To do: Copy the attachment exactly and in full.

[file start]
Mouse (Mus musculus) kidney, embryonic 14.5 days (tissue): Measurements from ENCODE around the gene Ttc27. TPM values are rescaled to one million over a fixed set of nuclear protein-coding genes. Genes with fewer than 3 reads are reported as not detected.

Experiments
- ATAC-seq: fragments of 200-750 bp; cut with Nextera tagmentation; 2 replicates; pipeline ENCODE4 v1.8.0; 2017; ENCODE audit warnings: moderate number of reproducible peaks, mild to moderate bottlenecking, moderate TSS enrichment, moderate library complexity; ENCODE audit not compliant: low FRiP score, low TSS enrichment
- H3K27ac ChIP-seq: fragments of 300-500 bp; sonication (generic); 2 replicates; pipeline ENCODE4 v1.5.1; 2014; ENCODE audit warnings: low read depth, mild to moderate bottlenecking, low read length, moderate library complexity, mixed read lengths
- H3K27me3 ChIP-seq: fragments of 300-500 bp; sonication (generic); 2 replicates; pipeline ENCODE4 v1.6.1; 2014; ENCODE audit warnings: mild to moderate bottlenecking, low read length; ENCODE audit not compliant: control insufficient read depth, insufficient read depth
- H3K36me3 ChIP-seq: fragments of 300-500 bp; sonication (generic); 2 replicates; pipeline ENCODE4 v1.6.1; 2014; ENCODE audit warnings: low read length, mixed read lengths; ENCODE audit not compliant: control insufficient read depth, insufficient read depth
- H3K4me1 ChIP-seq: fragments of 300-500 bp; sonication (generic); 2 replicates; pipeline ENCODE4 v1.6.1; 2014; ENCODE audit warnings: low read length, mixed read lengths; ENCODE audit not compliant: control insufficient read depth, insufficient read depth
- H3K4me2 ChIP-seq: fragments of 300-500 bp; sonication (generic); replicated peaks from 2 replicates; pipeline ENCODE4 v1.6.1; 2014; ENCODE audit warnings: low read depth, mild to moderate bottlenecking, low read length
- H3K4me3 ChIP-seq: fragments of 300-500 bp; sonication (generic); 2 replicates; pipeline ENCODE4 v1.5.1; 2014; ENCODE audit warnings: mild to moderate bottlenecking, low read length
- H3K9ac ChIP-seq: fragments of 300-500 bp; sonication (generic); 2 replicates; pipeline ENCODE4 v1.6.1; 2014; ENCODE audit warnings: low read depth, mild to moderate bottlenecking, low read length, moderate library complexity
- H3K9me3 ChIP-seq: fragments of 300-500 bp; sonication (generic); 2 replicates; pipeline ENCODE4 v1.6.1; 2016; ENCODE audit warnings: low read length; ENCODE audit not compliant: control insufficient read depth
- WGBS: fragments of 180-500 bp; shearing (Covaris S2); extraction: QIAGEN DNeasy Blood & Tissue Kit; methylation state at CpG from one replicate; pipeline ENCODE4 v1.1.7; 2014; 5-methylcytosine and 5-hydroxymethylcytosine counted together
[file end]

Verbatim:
Mouse (Mus musculus) kidney, embryonic 14.5 days (tissue): Measurements from ENCODE around the gene Ttc27. TPM values are rescaled to one million over a fixed set of nuclear protein-coding genes. Genes with fewer than 3 reads are reported as not detected.

Experiments
- ATAC-seq: fragments of 200-750 bp; cut with Nextera tagmentation; 2 replicates; pipeline ENCODE4 v1.8.0; 2017; ENCODE audit warnings: moderate number of reproducible peaks, mild to moderate bottlenecking, moderate TSS enrichment, moderate library complexity; ENCODE audit not compliant: low FRiP score, low TSS enrichment
- H3K27ac ChIP-seq: fragments of 300-500 bp; sonication (generic); 2 replicates; pipeline ENCODE4 v1.5.1; 2014; ENCODE audit warnings: low read depth, mild to moderate bottlenecking, low read length, moderate library complexity, mixed read lengths
- H3K27me3 ChIP-seq: fragments of 300-500 bp; sonication (generic); 2 replicates; pipeline ENCODE4 v1.6.1; 2014; ENCODE audit warnings: mild to moderate bottlenecking, low read length; ENCODE audit not compliant: control insufficient read depth, insufficient read depth
- H3K36me3 ChIP-seq: fragments of 300-500 bp; sonication (generic); 2 replicates; pipeline ENCODE4 v1.6.1; 2014; ENCODE audit warnings: low read length, mixed read lengths; ENCODE audit not compliant: control insufficient read depth, insufficient read depth
- H3K4me1 ChIP-seq: fragments of 300-500 bp; sonication (generic); 2 replicates; pipeline ENCODE4 v1.6.1; 2014; ENCODE audit warnings: low read length, mixed read lengths; ENCODE audit not compliant: control insufficient read depth, insufficient read depth
- H3K4me2 ChIP-seq: fragments of 300-500 bp; sonication (generic); replicated peaks from 2 replicates; pipeline ENCODE4 v1.6.1; 2014; ENCODE audit warnings: low read depth, mild to moderate bottlenecking, low read length
- H3K4me3 ChIP-seq: fragments of 300-500 bp; sonication (generic); 2 replicates; pipeline ENCODE4 v1.5.1; 2014; ENCODE audit warnings: mild to moderate bottlenecking, low read length
- H3K9ac ChIP-seq: fragments of 300-500 bp; sonication (generic); 2 replicates; pipeline ENCODE4 v1.6.1; 2014; ENCODE audit warnings: low read depth, mild to moderate bottlenecking, low read length, moderate library complexity
- H3K9me3 ChIP-seq: fragments of 300-500 bp; sonication (generic); 2 replicates; pipeline ENCODE4 v1.6.1; 2016; ENCODE audit warnings: low read length; ENCODE audit not compliant: control insufficient read depth
- WGBS: fragments of 180-500 bp; shearing (Covaris S2); extraction: QIAGEN DNeasy Blood & Tissue Kit; methylation state at CpG from one replicate; pipeline ENCODE4 v1.1.7; 2014; 5-methylcytosine and 5-hydroxymethylcytosine counted together